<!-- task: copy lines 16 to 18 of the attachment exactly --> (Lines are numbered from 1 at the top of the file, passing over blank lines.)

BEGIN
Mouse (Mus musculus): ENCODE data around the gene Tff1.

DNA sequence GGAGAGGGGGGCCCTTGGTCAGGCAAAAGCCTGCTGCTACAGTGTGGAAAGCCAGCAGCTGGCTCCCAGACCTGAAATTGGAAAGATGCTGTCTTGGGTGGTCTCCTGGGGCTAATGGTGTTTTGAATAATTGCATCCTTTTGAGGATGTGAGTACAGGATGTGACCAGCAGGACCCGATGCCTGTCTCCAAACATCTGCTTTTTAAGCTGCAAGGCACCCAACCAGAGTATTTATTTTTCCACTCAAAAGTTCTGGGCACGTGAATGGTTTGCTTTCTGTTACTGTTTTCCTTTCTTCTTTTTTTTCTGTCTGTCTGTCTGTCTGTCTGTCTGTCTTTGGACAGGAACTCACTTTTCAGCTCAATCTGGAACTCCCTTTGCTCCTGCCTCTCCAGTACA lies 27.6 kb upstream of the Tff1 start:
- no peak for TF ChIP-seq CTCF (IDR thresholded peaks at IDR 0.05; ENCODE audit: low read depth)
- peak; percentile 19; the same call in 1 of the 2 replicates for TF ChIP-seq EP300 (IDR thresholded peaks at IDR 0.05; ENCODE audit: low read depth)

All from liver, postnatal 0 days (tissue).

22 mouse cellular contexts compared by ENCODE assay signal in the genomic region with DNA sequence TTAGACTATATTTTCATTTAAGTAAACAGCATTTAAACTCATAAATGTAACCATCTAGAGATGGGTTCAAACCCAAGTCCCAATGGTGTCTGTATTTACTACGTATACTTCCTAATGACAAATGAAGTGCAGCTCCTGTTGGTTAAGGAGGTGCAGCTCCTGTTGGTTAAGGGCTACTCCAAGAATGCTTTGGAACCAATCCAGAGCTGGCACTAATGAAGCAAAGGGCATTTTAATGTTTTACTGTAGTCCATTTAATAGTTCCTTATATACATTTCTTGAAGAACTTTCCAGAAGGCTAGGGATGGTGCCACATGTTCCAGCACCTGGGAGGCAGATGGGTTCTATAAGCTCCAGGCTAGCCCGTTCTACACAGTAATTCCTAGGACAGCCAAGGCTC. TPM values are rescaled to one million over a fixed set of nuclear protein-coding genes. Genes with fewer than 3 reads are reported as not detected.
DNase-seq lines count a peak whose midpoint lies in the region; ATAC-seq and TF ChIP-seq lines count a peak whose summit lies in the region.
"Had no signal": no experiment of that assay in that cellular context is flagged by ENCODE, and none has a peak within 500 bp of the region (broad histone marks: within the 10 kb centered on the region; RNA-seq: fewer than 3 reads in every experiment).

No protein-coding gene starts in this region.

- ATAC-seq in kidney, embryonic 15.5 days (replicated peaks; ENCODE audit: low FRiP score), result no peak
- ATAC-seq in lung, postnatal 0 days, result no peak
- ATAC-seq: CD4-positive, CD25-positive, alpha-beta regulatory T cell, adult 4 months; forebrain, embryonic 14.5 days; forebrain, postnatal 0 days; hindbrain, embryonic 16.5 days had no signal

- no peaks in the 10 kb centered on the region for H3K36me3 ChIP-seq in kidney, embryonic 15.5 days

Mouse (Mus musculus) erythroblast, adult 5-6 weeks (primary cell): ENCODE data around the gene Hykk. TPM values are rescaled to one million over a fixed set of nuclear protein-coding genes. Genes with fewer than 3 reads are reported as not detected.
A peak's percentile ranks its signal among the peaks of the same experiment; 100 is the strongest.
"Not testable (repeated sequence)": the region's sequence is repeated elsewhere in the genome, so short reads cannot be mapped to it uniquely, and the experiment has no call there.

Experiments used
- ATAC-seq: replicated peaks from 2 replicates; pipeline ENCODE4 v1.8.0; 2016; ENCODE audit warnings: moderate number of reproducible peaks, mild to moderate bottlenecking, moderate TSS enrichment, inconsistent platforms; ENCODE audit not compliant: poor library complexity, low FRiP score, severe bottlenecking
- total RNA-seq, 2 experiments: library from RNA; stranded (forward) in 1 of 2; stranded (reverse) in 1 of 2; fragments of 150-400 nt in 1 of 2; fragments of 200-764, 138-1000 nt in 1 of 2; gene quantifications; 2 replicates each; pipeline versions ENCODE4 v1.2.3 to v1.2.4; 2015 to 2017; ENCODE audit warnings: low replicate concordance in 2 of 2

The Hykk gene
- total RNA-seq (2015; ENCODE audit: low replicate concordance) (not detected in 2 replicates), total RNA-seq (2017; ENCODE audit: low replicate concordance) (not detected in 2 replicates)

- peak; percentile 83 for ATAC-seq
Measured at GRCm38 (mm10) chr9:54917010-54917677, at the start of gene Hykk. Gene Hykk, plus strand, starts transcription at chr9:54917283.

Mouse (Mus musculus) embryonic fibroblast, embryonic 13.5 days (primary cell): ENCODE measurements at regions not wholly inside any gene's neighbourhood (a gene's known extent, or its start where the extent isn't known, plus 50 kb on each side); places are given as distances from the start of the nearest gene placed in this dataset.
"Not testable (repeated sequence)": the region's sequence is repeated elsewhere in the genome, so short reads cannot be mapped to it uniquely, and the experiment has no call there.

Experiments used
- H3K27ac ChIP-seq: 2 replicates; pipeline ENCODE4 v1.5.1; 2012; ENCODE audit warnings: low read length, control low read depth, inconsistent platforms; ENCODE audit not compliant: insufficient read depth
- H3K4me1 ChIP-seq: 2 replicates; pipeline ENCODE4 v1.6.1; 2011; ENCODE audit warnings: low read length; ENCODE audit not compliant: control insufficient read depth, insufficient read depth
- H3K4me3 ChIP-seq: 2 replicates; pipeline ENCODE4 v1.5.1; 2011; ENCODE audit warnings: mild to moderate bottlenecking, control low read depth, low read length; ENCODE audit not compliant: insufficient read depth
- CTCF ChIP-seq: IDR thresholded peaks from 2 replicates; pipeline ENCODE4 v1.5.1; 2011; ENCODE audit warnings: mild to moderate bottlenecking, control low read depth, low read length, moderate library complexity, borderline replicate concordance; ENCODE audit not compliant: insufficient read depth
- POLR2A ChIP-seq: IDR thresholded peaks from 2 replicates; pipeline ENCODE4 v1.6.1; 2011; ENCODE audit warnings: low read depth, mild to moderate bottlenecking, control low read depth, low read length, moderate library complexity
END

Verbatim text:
"Not testable (repeated sequence)": the region's sequence is repeated elsewhere in the genome, so short reads cannot be mapped to it uniquely, and the experiment has no call there.

Experiments used
- ATAC-seq: replicated peaks from 2 replicates; pipeline ENCODE4 v1.8.0; 2016; ENCODE audit warnings: moderate number of reproducible peaks, mild to moderate bottlenecking, moderate TSS enrichment, inconsistent platforms; ENCODE audit not compliant: poor library complexity, low FRiP score, severe bottlenecking